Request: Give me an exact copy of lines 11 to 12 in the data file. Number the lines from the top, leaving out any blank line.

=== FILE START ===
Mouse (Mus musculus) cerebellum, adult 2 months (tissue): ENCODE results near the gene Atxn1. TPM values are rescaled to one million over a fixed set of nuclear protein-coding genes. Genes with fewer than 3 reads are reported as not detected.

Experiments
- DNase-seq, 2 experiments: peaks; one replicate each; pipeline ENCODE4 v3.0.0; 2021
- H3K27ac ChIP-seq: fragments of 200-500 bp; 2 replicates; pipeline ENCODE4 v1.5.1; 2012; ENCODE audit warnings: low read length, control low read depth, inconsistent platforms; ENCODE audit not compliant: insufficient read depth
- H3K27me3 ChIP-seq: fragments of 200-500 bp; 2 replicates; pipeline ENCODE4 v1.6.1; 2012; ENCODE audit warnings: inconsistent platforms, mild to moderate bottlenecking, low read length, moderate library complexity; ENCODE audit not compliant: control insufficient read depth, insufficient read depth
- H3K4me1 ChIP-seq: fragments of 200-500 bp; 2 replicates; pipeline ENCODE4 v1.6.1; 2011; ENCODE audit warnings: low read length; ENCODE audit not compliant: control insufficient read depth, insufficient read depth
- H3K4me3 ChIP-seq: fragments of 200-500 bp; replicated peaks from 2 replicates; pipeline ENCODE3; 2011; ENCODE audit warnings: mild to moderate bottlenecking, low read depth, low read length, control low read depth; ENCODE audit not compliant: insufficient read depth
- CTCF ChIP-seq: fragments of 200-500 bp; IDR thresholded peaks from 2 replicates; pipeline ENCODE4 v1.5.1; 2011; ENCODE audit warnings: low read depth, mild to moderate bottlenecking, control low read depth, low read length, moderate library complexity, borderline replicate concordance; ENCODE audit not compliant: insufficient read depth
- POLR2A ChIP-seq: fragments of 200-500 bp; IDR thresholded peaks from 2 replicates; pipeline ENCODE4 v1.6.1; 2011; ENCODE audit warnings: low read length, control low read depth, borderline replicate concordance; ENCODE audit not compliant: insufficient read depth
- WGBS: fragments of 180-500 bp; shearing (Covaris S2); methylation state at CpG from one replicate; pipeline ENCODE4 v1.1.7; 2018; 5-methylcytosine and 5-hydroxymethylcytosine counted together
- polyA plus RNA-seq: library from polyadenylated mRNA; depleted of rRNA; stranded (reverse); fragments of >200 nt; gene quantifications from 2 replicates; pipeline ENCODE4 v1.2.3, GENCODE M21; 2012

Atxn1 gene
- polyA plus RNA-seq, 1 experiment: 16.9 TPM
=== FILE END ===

- polyA plus RNA-seq: library from polyadenylated mRNA; depleted of rRNA; stranded (reverse); fragments of >200 nt; gene quantifications from 2 replicates; pipeline ENCODE4 v1.2.3, GENCODE M21; 2012

Atxn1 gene